by Fr. Ben J. Cameron, C.P.M.

Pope Francis has received a lot of criticism recently for some remarks that he has made about how we are called to be witnesses of Christ rather than engage in proselytism. As is often the case, there are people who, wittingly or unwittingly, misinterpret the Holy Father (as was the case with his predecessors). I would like to quote from his remarks which he made to 120 Superior Generals of men’s religious orders, and then comment on them. Speaking about Pope Benedict XVI, the Holy Father said:

“He said that the Church grows through witness, not by proselytism. The witness that can really attract is that associated with attitudes which are uncommon: generosity, detachment, sacrifice, self-forgetfulness in order to care for others. This is the witness, the ‘martyrdom’ of religious life. It sounds an alarm for people.”

First of all, what is proselytism? The Oxford Dictionary of English defines it as the effort to convert or attempt to convert someone from one religion, belief, or opinion to another. So is proselytism a bad thing in and of itself? No, it is not. If we believe in objective truth, objective good and evil, then it is natural that we would want, and make an actual effort, to convert other people to belief in that objective truth, to embracing what is good and rejecting what is evil. Unfortunately, proselytism has a bad name because it has, all too often, involved use of undue pressure for a person to change religions, such as when some groups of English Protestants would give food to the starving Irish during the Potato Famine if, and only if, they renounced their Catholic Faith. Have there been times when Catholics have engaged in proselytism with undue pressure? Of course – there have always been, and will continue to be, people who, seeking to do a good thing, use the wrong means.

What is Pope Francis (and Pope Benedict before him) getting at? It is that a joyful and authentic witness to Christ Jesus is what will really lead other people to come to know, love and serve our Lord. Does this mean that we are not to share our Catholic Faith? Of course not! Witness to Christ is bigger than, but includes, the essential end of conversion, of bringing people to Christ. The idea of witness includes:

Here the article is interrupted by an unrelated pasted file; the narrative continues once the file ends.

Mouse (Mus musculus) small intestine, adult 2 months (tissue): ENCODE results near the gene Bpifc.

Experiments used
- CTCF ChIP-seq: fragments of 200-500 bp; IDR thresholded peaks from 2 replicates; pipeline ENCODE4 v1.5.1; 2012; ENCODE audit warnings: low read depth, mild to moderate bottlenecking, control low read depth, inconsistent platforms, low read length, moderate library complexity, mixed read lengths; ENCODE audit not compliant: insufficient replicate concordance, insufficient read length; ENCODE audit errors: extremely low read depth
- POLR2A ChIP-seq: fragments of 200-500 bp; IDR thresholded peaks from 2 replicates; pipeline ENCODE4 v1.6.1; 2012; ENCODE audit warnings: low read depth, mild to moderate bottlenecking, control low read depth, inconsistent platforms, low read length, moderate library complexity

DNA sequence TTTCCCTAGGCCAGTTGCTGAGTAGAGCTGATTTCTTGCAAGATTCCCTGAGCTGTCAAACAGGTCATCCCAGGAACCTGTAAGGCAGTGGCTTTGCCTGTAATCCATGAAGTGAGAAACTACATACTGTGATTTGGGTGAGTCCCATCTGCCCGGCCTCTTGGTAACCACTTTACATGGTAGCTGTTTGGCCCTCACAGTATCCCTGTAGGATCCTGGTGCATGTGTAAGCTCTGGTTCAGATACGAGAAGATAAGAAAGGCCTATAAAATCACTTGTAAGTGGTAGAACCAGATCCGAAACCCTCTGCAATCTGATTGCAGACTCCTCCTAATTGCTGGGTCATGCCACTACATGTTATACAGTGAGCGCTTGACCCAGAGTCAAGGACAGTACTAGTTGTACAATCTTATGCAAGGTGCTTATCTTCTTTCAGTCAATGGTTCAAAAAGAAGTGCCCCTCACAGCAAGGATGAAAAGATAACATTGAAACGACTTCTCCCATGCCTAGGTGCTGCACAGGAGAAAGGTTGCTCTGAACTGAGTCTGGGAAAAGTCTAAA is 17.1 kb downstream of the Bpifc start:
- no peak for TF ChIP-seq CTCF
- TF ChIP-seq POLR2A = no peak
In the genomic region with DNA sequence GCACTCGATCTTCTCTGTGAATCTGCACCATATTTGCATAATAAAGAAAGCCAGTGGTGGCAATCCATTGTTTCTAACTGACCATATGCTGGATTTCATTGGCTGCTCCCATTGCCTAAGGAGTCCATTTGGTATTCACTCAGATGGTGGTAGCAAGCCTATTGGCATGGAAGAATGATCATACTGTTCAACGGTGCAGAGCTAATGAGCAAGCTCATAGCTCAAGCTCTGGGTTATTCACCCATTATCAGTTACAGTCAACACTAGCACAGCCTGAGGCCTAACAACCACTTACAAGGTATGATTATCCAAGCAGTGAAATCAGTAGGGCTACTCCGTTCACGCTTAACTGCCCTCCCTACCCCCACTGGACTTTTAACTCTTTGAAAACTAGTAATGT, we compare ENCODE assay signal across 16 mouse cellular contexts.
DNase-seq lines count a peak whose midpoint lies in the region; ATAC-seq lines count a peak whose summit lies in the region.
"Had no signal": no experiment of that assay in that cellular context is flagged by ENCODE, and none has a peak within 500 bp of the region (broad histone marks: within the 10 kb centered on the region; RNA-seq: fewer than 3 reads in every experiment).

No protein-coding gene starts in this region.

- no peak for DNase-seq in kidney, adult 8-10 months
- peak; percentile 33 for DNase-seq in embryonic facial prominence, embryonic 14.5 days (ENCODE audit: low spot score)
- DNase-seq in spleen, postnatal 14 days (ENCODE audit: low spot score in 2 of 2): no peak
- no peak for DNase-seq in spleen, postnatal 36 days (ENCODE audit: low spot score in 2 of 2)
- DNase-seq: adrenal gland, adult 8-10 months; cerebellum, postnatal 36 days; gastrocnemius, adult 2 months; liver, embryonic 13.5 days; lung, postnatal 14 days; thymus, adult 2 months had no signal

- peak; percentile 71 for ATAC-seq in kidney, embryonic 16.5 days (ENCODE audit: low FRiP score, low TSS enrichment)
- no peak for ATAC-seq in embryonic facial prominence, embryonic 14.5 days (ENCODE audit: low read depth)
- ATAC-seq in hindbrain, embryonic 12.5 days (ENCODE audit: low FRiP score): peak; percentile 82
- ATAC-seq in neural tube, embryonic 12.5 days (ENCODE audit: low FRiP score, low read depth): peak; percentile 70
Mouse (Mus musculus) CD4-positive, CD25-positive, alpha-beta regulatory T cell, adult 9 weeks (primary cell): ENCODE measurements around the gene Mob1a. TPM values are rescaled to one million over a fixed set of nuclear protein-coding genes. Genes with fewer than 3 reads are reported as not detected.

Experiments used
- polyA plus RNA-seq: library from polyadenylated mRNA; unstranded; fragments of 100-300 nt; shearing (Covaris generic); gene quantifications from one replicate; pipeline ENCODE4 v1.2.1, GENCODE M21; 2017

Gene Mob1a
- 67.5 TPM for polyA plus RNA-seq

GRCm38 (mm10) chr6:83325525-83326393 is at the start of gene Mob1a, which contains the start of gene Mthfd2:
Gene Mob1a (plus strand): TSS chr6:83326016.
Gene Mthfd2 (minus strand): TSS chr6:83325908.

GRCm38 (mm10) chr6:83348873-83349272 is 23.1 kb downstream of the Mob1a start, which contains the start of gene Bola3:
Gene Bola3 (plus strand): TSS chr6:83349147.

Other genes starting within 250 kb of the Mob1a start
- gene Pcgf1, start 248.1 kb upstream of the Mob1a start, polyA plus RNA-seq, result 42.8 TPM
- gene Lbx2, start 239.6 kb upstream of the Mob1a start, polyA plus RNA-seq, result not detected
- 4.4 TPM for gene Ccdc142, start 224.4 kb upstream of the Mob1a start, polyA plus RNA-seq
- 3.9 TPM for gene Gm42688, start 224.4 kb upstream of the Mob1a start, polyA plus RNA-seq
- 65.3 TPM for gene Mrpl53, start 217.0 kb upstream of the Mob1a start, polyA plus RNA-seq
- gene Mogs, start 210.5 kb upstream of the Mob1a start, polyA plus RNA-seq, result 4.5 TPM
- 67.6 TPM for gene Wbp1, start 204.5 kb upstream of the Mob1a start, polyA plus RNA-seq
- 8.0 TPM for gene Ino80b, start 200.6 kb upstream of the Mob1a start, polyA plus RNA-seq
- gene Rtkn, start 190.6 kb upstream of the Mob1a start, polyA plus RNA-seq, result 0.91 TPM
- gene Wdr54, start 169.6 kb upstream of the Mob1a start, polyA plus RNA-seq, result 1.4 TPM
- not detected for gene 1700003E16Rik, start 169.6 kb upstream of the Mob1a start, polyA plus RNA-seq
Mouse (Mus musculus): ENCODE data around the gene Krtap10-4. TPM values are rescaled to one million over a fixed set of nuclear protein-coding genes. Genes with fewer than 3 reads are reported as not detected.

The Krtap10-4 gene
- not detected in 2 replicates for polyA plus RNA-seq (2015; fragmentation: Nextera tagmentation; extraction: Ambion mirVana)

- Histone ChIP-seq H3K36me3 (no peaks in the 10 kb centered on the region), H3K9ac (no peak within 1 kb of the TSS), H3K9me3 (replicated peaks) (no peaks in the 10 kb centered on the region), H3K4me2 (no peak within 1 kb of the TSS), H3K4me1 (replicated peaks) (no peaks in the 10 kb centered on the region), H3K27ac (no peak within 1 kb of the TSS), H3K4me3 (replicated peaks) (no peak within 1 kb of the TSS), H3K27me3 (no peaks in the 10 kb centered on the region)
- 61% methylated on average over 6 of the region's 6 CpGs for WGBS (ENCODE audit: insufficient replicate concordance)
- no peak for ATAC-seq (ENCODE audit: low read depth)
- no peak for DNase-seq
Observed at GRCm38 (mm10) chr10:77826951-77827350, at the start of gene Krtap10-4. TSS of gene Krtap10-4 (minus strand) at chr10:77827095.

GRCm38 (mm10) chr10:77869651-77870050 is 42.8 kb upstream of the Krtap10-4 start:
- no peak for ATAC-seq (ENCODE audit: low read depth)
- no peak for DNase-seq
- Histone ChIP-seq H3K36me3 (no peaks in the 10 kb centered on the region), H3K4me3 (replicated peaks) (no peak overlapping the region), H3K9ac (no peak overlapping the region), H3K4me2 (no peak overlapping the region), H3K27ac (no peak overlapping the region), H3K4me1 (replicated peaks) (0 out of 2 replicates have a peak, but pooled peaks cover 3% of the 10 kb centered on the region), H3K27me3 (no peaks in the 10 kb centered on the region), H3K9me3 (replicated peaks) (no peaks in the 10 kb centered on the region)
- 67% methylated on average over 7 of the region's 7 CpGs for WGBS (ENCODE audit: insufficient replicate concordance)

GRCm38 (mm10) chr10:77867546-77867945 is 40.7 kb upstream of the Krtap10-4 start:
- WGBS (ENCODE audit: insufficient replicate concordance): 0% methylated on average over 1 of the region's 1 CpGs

• Evangelization – bringing the Gospel to those who have not received/accepted it yet.
  • The New Evangelization – bringing the Gospel again to those persons and societies that had once embraced it, but have essentially lost the Faith.
  • Catechesis – education and formation of those who have the Faith so that they grasp it more deeply and live it more authentically.
  • Apologetics – being ready “to give reasons for the hope that is within you” (I Peter 3:15), which can be a powerful way of bringing people to Christ and our Catholic Faith.
  • Christian Charity – a life which is truly based on the teachings of Jesus Christ and His Church should be attractive to others, and lead them to Christ.
  • Martyrdom – the martyrs are the ultimate witnesses to Our Lord Jesus Christ; the word “martyr” means “witness,” and the willingness to die for Christ has led many, many souls to embrace our Catholic Faith – “the blood of the martyrs is the seed of Christians,” as Tertullian said in the second century.

Pope Francis is not saying that we should not seek to bring other people to share in our Catholic Faith! But he is calling each and every one of us to live our Faith much more authentically and joyfully. And this joyful witness to Christ will attract other people to the Church. Do not be an angry, embittered Catholic! This never attracts anyone to the Church. St. Francis de Sales, who engaged in the “New Evangelization” of his own time in 17th century Switzerland, said that you “attract more flies with a teaspoon of honey than with a whole barrel of vinegar.” Bitterness and anger will not bring anyone to Christ, but a true joyful witness will attract many persons to the truth, goodness and beauty of our Catholic Faith. May we all be such witnesses!

About Fr. Ben Cameron

Fr. Ben Cameron was born in Kokomo, Indiana, and grew up as a member of St. Patrick Catholic Church in that city. During his junior high and high school years, he attended a small Christian school that was operated by a local Baptist church. It was in that non-Catholic environment, where his faith was often challenged, that he began to study the Catholic Faith. Fr. Ben is a 1991 graduate of Christendom College, a small Catholic liberal arts college in Front Royal, Virginia, where he became involved in a lay apostolate known as the Legion of Mary, which awakened his desire to share his Catholic Faith with others. Upon receiving his degree in Political Science and History, Fr. Ben planned a career in the political arena, but soon found that God had other plans. He joined the Fathers of Mercy in 1992, studied theology at Holy Apostles Seminary in Cromwell, Connecticut, and was ordained to the Holy Priesthood on May 31, 1997.